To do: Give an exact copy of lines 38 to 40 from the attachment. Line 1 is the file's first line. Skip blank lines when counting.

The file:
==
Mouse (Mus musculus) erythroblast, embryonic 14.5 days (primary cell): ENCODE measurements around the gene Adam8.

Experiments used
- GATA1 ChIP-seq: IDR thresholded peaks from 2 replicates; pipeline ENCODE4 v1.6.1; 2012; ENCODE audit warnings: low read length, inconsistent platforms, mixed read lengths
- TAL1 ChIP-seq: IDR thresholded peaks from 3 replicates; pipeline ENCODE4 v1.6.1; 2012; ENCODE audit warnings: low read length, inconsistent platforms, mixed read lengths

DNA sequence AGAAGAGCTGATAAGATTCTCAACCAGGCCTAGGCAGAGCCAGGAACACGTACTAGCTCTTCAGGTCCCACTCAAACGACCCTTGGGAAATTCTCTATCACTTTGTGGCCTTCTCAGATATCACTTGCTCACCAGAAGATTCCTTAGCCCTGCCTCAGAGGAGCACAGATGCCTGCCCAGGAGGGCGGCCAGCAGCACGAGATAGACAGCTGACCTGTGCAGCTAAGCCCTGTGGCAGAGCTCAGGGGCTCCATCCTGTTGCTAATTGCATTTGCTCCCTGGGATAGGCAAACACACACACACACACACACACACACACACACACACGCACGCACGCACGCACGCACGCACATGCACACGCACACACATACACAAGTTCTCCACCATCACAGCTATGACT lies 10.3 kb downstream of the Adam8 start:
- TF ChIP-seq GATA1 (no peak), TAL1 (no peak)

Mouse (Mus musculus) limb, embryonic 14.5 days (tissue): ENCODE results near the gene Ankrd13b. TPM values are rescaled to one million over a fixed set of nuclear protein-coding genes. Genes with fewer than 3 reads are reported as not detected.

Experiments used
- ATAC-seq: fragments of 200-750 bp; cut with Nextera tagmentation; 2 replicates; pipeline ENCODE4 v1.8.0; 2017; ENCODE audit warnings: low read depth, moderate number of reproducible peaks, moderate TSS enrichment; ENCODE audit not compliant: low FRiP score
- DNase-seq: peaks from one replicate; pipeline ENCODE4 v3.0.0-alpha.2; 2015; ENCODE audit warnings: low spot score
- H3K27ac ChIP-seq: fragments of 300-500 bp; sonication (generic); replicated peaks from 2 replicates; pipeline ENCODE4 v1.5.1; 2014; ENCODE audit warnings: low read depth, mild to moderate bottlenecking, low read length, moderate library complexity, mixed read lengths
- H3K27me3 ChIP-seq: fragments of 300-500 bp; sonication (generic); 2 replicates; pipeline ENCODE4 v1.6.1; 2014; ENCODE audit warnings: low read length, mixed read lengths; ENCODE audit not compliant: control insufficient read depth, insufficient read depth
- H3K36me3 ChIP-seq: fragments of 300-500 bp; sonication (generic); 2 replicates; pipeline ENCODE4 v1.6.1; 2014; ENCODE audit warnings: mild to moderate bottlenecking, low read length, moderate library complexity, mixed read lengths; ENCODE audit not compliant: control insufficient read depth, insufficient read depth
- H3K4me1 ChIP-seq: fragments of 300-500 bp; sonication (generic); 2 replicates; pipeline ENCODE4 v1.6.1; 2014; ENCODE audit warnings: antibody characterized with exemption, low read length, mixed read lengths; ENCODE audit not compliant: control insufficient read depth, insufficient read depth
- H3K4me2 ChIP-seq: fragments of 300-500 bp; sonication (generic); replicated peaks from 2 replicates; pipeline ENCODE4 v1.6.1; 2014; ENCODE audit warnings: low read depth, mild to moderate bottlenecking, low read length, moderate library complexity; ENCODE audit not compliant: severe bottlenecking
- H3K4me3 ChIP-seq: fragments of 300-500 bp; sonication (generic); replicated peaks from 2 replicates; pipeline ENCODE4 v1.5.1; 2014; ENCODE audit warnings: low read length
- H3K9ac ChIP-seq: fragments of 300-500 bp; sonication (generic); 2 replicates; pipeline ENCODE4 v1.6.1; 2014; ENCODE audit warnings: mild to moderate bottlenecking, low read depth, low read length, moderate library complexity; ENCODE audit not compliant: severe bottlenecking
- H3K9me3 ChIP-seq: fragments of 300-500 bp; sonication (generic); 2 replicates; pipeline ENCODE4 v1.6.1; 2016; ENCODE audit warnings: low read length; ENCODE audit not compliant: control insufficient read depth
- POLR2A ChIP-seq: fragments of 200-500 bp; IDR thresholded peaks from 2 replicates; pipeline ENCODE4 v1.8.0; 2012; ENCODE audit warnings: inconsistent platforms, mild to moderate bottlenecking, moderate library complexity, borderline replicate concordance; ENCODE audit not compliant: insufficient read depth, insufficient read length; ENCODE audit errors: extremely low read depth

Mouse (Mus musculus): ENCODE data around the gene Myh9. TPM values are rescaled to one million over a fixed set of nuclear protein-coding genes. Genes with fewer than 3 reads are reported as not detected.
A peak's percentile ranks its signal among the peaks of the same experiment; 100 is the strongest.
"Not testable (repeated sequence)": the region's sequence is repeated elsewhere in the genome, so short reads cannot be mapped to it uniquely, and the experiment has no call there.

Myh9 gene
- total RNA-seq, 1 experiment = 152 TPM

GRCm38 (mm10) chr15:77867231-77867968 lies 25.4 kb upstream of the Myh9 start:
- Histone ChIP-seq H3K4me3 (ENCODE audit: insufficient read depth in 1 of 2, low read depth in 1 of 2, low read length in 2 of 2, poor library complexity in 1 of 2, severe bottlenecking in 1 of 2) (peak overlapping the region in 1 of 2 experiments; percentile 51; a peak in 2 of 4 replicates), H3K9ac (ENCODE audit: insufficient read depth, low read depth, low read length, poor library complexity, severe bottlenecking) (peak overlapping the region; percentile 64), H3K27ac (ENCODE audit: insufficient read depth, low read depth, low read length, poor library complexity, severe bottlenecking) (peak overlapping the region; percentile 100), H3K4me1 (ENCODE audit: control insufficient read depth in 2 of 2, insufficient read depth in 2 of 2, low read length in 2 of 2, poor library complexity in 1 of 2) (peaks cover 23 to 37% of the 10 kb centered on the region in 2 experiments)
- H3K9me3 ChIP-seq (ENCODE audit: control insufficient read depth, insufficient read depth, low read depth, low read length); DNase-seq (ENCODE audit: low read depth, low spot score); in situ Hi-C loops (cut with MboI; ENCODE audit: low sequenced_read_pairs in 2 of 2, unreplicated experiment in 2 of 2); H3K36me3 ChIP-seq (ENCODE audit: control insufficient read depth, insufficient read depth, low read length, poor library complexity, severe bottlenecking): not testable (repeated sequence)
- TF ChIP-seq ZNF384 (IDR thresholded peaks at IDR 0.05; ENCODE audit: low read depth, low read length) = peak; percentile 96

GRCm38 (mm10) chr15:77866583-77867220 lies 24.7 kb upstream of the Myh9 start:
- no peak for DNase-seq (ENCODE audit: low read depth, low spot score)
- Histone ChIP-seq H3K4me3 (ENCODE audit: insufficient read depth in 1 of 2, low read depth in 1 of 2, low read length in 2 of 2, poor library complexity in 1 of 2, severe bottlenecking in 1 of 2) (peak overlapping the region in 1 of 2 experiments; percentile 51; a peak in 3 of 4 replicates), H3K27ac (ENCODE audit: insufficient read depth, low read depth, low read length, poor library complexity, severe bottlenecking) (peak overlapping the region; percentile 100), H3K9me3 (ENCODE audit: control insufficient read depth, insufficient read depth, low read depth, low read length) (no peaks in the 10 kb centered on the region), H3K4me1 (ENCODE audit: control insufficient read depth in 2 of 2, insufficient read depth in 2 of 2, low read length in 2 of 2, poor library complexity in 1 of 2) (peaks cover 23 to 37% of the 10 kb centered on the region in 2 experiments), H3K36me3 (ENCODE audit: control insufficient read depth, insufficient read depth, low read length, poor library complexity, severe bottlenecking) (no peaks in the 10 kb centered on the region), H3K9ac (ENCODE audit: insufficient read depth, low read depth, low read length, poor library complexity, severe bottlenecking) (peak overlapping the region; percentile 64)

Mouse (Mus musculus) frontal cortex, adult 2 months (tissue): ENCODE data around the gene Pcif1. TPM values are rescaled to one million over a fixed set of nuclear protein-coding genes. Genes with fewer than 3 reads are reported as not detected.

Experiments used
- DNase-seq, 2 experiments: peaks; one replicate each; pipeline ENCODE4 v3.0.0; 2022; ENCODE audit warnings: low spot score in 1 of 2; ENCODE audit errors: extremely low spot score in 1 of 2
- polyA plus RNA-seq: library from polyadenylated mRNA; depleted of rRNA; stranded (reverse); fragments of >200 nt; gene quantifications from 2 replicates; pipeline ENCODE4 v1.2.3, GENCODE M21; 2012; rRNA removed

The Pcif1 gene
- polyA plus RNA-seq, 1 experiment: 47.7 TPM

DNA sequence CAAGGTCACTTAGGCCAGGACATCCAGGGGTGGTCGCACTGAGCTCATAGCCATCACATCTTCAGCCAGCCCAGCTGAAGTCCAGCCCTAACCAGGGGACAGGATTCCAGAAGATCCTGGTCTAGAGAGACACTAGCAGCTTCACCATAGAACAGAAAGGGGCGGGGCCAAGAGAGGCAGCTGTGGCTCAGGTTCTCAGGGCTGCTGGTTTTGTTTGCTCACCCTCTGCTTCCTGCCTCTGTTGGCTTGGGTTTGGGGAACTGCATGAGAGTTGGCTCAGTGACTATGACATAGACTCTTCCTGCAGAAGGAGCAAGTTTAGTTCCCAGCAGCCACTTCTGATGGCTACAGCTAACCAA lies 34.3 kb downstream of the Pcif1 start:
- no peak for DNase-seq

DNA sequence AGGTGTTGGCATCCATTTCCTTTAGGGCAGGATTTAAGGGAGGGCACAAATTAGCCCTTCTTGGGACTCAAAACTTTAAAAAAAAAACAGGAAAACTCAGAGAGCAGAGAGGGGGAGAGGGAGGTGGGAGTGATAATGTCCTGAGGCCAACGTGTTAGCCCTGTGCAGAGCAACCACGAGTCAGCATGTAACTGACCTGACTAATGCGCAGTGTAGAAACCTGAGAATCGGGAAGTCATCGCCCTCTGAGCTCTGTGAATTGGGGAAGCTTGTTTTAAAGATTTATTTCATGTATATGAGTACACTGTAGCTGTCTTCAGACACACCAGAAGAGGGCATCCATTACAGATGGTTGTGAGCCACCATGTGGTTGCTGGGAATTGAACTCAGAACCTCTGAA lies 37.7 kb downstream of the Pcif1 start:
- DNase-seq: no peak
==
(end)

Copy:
DNA sequence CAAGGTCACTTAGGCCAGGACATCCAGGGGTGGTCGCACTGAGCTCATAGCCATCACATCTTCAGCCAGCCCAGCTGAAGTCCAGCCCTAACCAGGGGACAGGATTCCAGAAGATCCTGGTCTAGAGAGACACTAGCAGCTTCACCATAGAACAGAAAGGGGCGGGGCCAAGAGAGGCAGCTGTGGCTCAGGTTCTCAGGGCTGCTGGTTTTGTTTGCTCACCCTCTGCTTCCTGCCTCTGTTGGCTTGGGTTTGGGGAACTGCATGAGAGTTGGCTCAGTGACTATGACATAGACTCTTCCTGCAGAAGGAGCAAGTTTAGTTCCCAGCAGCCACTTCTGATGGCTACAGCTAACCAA lies 34.3 kb downstream of the Pcif1 start:
- no peak for DNase-seq

DNA sequence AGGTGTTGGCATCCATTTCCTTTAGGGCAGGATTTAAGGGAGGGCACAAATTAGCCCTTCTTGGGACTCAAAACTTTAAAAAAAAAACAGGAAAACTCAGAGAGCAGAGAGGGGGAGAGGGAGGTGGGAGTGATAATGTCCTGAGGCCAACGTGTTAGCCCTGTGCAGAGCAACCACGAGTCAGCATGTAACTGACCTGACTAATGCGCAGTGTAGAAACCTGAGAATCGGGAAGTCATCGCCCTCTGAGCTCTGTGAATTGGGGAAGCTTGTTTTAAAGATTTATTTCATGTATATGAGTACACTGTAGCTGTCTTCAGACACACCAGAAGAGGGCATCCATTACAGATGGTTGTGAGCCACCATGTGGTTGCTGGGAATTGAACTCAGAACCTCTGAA lies 37.7 kb downstream of the Pcif1 start: